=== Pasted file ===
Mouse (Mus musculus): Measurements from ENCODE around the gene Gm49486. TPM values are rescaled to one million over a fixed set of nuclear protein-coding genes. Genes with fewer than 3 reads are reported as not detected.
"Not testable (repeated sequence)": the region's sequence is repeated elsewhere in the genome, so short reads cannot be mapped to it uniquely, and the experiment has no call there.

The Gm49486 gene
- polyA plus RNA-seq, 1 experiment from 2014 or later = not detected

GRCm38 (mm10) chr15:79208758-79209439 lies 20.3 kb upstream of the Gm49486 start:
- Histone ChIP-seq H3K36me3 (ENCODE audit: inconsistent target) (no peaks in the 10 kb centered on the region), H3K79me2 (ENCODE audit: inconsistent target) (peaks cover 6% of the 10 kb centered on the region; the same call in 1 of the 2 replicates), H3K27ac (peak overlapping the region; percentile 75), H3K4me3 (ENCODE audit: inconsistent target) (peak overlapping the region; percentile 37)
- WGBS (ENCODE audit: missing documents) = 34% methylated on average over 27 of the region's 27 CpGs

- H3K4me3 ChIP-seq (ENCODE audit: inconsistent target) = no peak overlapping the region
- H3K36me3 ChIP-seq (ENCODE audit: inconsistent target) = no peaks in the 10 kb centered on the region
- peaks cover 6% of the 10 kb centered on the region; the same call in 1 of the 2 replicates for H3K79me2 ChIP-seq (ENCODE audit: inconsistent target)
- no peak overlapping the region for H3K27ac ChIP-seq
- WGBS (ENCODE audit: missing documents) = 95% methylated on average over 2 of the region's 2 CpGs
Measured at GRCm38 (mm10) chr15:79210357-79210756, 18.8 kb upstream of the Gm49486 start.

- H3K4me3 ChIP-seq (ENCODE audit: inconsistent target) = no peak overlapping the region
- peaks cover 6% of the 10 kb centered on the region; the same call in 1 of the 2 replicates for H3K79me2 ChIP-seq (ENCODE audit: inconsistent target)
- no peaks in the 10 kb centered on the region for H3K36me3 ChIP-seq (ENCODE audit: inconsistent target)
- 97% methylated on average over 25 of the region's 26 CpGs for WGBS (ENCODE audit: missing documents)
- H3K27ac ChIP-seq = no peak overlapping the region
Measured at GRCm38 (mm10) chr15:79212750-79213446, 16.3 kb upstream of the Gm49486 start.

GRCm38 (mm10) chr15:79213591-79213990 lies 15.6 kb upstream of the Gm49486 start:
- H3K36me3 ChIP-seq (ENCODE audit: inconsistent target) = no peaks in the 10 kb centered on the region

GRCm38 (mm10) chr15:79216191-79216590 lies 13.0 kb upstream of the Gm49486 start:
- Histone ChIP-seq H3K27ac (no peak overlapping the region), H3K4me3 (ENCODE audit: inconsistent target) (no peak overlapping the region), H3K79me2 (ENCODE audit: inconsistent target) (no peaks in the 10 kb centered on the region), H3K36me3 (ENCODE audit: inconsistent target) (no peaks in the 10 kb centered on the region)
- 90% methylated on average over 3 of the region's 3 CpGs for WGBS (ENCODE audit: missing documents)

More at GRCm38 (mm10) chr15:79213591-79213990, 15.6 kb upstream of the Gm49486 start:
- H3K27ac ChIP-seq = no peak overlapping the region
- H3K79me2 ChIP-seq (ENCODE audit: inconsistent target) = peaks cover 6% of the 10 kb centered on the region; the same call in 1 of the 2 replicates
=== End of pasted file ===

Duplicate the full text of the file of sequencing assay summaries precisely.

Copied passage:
Mouse (Mus musculus): Measurements from ENCODE around the gene Gm49486. TPM values are rescaled to one million over a fixed set of nuclear protein-coding genes. Genes with fewer than 3 reads are reported as not detected.
"Not testable (repeated sequence)": the region's sequence is repeated elsewhere in the genome, so short reads cannot be mapped to it uniquely, and the experiment has no call there.

The Gm49486 gene
- polyA plus RNA-seq, 1 experiment from 2014 or later = not detected

GRCm38 (mm10) chr15:79208758-79209439 lies 20.3 kb upstream of the Gm49486 start:
- Histone ChIP-seq H3K36me3 (ENCODE audit: inconsistent target) (no peaks in the 10 kb centered on the region), H3K79me2 (ENCODE audit: inconsistent target) (peaks cover 6% of the 10 kb centered on the region; the same call in 1 of the 2 replicates), H3K27ac (peak overlapping the region; percentile 75), H3K4me3 (ENCODE audit: inconsistent target) (peak overlapping the region; percentile 37)
- WGBS (ENCODE audit: missing documents) = 34% methylated on average over 27 of the region's 27 CpGs

- H3K4me3 ChIP-seq (ENCODE audit: inconsistent target) = no peak overlapping the region
- H3K36me3 ChIP-seq (ENCODE audit: inconsistent target) = no peaks in the 10 kb centered on the region
- peaks cover 6% of the 10 kb centered on the region; the same call in 1 of the 2 replicates for H3K79me2 ChIP-seq (ENCODE audit: inconsistent target)
- no peak overlapping the region for H3K27ac ChIP-seq
- WGBS (ENCODE audit: missing documents) = 95% methylated on average over 2 of the region's 2 CpGs
Measured at GRCm38 (mm10) chr15:79210357-79210756, 18.8 kb upstream of the Gm49486 start.

- H3K4me3 ChIP-seq (ENCODE audit: inconsistent target) = no peak overlapping the region
- peaks cover 6% of the 10 kb centered on the region; the same call in 1 of the 2 replicates for H3K79me2 ChIP-seq (ENCODE audit: inconsistent target)
- no peaks in the 10 kb centered on the region for H3K36me3 ChIP-seq (ENCODE audit: inconsistent target)
- 97% methylated on average over 25 of the region's 26 CpGs for WGBS (ENCODE audit: missing documents)
- H3K27ac ChIP-seq = no peak overlapping the region
Measured at GRCm38 (mm10) chr15:79212750-79213446, 16.3 kb upstream of the Gm49486 start.

GRCm38 (mm10) chr15:79213591-79213990 lies 15.6 kb upstream of the Gm49486 start:
- H3K36me3 ChIP-seq (ENCODE audit: inconsistent target) = no peaks in the 10 kb centered on the region

GRCm38 (mm10) chr15:79216191-79216590 lies 13.0 kb upstream of the Gm49486 start:
- Histone ChIP-seq H3K27ac (no peak overlapping the region), H3K4me3 (ENCODE audit: inconsistent target) (no peak overlapping the region), H3K79me2 (ENCODE audit: inconsistent target) (no peaks in the 10 kb centered on the region), H3K36me3 (ENCODE audit: inconsistent target) (no peaks in the 10 kb centered on the region)
- 90% methylated on average over 3 of the region's 3 CpGs for WGBS (ENCODE audit: missing documents)

More at GRCm38 (mm10) chr15:79213591-79213990, 15.6 kb upstream of the Gm49486 start:
- H3K27ac ChIP-seq = no peak overlapping the region
- H3K79me2 ChIP-seq (ENCODE audit: inconsistent target) = peaks cover 6% of the 10 kb centered on the region; the same call in 1 of the 2 replicates